–sku name: name of the sku chosen
    –sku tier: SKU tier for the ADX cluster
    –sku capacity: The number of VM instances configured

    After successful creation of the ADX cluster, you will see the output as the below screen.


  7. Once the ADX cluster has been created, it’s now time to create the cluster database. Use the below command.
    az kusto database create --cluster-name <cluster name> --resource-group <resourcegroup name> --database-name <database name> --read-write-database soft-delete-period=<soft delete period in days> hot-cache-period=<hot cache period in days> location=<location>

    Once the database creation is complete, you will see the screen below
    -Soft-delete-period: Period in days until the data can be retained
    -hot-cache-period: Number of days for which the data remains in the hot cache

Azure Data Explorer Cluster Actions Using CLI

Now that the cluster and database creation is complete, you can start using ADX for analytics and ETL jobs. There are other actions as well that can be performed on the Azure Data Explorer cluster and associated database. Some of the important one are listed below.

  • az kusto cluster start – Although the cluster automatically starts when you create it, but you can start the ADX Cluster using az kusto cluster start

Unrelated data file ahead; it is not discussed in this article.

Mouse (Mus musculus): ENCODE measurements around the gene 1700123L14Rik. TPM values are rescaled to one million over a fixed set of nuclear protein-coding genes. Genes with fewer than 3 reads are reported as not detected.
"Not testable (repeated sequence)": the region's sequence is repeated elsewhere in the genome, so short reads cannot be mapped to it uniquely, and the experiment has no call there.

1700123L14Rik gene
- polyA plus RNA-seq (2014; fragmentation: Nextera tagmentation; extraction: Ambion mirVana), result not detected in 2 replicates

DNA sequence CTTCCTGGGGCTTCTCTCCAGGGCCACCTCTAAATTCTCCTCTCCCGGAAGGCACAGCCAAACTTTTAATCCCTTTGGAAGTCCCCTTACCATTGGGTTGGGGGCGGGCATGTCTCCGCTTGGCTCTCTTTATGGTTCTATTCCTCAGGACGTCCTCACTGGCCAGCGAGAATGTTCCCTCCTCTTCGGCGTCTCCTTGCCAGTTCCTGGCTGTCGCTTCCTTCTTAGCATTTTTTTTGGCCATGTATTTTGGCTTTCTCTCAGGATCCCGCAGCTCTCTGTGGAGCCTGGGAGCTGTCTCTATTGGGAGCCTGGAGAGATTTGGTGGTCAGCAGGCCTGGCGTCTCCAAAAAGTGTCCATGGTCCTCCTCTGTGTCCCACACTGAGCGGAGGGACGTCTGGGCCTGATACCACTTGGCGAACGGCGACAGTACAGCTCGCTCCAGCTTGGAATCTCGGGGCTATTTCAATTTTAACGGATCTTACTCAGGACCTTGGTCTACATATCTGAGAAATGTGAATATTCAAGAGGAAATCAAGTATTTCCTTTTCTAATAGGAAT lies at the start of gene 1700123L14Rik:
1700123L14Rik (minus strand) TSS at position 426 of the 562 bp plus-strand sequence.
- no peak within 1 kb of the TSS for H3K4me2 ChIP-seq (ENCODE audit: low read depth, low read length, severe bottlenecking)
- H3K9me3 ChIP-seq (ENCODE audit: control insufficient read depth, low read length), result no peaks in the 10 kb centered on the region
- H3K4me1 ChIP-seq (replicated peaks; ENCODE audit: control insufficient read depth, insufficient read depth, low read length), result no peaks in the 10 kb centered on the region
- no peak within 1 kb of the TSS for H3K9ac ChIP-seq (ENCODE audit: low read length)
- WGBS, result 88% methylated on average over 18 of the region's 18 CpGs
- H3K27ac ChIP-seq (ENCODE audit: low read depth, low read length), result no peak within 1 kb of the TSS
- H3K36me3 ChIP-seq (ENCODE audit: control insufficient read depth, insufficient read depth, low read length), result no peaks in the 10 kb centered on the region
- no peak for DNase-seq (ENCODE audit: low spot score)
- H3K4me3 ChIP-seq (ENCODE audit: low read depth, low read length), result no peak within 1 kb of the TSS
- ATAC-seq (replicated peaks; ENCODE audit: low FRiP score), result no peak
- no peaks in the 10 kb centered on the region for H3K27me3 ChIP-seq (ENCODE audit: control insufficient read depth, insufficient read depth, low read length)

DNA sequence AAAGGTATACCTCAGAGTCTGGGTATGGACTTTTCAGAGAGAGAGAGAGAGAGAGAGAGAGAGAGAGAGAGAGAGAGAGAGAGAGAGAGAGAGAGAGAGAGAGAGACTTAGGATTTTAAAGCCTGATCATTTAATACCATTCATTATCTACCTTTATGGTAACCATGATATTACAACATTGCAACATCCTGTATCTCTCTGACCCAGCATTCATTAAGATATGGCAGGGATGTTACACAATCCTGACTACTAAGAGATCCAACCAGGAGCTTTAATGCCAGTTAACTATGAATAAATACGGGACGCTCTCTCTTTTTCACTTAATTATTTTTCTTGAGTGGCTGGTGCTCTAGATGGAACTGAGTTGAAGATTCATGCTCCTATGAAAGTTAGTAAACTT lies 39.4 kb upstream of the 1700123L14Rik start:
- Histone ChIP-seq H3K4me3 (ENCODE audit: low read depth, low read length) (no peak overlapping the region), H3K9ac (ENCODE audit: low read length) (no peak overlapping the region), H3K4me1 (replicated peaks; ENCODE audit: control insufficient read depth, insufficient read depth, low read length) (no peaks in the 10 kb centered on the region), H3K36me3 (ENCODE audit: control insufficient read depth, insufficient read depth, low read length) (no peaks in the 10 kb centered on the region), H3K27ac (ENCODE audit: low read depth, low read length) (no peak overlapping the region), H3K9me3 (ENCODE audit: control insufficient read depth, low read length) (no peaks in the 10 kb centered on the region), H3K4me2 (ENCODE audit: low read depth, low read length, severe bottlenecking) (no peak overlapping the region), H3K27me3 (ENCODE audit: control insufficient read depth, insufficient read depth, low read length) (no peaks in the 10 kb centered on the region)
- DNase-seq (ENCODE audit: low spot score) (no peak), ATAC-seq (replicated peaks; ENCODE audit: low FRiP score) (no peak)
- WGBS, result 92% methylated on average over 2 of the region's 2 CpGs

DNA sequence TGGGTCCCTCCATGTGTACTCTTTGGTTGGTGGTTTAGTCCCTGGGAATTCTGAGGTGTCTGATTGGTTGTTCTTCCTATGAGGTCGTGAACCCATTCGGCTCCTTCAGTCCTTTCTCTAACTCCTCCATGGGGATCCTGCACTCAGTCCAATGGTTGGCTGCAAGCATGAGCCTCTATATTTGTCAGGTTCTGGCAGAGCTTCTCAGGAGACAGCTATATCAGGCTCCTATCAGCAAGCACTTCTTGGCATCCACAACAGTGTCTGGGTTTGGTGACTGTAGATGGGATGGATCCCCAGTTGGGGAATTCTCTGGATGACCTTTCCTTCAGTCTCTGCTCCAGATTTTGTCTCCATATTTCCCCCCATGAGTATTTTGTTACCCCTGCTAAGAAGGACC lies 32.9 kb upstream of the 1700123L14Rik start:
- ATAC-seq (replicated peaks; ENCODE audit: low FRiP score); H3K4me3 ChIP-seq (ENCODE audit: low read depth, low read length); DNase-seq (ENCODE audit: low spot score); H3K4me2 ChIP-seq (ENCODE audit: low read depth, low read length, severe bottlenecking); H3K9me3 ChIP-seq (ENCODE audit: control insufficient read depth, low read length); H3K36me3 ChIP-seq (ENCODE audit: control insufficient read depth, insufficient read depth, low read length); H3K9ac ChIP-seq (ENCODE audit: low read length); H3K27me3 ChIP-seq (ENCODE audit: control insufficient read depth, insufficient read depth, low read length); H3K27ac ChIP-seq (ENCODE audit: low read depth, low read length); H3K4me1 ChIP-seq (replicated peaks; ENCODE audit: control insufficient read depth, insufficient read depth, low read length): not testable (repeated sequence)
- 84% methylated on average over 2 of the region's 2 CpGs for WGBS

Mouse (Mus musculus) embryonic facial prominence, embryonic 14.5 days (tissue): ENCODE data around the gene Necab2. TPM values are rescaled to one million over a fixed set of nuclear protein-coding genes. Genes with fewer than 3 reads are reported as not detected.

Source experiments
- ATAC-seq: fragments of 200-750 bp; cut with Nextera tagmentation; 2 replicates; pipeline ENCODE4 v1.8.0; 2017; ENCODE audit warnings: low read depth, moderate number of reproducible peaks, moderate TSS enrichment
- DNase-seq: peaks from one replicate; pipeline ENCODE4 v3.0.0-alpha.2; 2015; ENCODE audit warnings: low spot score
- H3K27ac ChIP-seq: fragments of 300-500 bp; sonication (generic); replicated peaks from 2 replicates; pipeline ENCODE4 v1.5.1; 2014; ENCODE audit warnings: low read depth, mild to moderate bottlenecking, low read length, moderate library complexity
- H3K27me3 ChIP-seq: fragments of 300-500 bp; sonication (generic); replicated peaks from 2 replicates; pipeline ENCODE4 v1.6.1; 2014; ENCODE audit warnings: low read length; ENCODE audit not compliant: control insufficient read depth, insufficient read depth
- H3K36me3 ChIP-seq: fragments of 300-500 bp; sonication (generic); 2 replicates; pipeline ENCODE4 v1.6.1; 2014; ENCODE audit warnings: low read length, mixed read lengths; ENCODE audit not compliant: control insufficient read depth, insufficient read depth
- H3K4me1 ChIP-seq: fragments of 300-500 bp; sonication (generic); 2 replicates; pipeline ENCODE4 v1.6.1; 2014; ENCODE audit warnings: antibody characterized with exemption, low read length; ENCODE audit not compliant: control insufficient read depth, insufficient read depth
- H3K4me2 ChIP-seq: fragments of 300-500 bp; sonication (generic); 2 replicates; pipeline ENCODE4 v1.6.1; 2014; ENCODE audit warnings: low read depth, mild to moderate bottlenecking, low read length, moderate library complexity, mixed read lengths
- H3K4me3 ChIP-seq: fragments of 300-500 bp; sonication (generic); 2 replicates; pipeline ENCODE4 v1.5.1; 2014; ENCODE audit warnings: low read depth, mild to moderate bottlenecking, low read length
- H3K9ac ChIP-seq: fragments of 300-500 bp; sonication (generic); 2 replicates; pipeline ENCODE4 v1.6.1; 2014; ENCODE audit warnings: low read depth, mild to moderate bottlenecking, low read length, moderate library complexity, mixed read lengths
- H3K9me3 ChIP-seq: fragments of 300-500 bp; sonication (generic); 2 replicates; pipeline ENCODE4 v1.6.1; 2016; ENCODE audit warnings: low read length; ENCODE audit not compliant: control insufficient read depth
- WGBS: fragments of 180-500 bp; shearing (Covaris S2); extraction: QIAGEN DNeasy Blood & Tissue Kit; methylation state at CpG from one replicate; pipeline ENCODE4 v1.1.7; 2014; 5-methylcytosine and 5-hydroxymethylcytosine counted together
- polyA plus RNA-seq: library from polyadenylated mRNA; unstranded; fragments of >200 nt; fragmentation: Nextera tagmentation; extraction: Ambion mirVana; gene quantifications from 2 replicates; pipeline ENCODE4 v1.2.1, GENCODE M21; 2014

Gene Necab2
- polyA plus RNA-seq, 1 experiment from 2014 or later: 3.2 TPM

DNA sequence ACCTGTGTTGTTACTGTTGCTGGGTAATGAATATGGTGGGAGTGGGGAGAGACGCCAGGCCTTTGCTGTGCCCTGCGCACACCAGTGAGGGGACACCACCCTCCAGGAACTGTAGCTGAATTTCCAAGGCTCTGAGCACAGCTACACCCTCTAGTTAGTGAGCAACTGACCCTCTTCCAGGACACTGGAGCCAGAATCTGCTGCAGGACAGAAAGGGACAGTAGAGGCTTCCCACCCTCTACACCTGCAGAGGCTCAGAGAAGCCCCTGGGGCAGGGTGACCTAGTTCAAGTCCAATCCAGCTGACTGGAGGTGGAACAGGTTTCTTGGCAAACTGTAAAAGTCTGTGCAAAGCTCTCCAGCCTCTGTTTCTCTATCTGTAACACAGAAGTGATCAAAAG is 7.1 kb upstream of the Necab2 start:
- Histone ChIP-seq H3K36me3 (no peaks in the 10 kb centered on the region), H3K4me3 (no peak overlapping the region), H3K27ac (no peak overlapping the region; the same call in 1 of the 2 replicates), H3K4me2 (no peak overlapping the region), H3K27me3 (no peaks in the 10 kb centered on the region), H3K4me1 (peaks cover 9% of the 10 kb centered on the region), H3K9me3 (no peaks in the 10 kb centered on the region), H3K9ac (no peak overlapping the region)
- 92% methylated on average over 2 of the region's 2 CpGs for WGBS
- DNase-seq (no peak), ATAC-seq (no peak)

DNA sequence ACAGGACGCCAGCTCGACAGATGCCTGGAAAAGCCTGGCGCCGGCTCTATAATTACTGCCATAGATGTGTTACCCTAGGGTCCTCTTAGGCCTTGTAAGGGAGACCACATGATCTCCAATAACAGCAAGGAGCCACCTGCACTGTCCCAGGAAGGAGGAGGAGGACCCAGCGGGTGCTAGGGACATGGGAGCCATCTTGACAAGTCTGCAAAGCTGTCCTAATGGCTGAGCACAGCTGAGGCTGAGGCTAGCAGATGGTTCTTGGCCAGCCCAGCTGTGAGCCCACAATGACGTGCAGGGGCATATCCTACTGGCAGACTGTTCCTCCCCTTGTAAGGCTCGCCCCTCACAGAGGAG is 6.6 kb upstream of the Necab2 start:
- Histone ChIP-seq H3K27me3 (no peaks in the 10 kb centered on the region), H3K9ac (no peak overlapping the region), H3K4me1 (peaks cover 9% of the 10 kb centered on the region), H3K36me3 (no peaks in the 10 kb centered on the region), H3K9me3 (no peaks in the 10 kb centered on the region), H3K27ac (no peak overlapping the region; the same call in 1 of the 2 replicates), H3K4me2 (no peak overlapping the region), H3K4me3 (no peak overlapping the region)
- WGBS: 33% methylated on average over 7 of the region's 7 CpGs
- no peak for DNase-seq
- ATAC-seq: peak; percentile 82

az kusto cluster start --cluster-name <cluster name> --resource-group <resourcegroup name>
  • az kusto cluster stop – In order to stop the Azure Data Explorer cluster use the command below
    az kusto cluster stop --cluster-name atcsladx --resource-group atcsl
  • az kusto cluster update – To update the existing ADX cluster use the az kusto cluster update CLI command.
    az kusto cluster update --cluster-name <cluster name> --resource-group <resourcegroup name> --sku name=Standard_D14_v2 capacity=5 tier=Standard
  • az kusto database update – For updating the cluster database, use the az kusto database update command
    az kusto database update --cluster-name <cluster name> --resource-group <resourcegroup name> --database-name <database name> --read-write-database soft-delete-period=P365D hot-cache-period=P20D location="Central US"

    While the update is running on the ADX cluster as a result of the actions taken, if you go to Azure portal, under ADX Cluster overview page, you will notice that the state shows to be as “updating” along with a warning sign that “Your Azure Data Explorer cluster is currently in state Updating”.


    After the updates are complete, you can go to the ADX cluster and verify your changes by clicking on the Database link under Data.


For a more comprehensive list of actions using Azure CLI, you can visit Microsoft Docs

Previous>> Creating ADX Environment Using PowerShell

Part – 1: Data Science Overview

Part – 2: Understanding Azure Data Explorer

Part – 3: Azure Data Explorer Features

Part – 4: Azure Data Explorer Service Capabilities

Part – 6: The Kusto Query Language

Part – 7: Data Obfuscation in Kusto Query Language

Part – 8: Data Ingestion Preparation: Schema Mapping

Part – 9: Overview of data ingestion in Azure Data Explorer

Part – 10: Managing Azure Data Explorer Cluster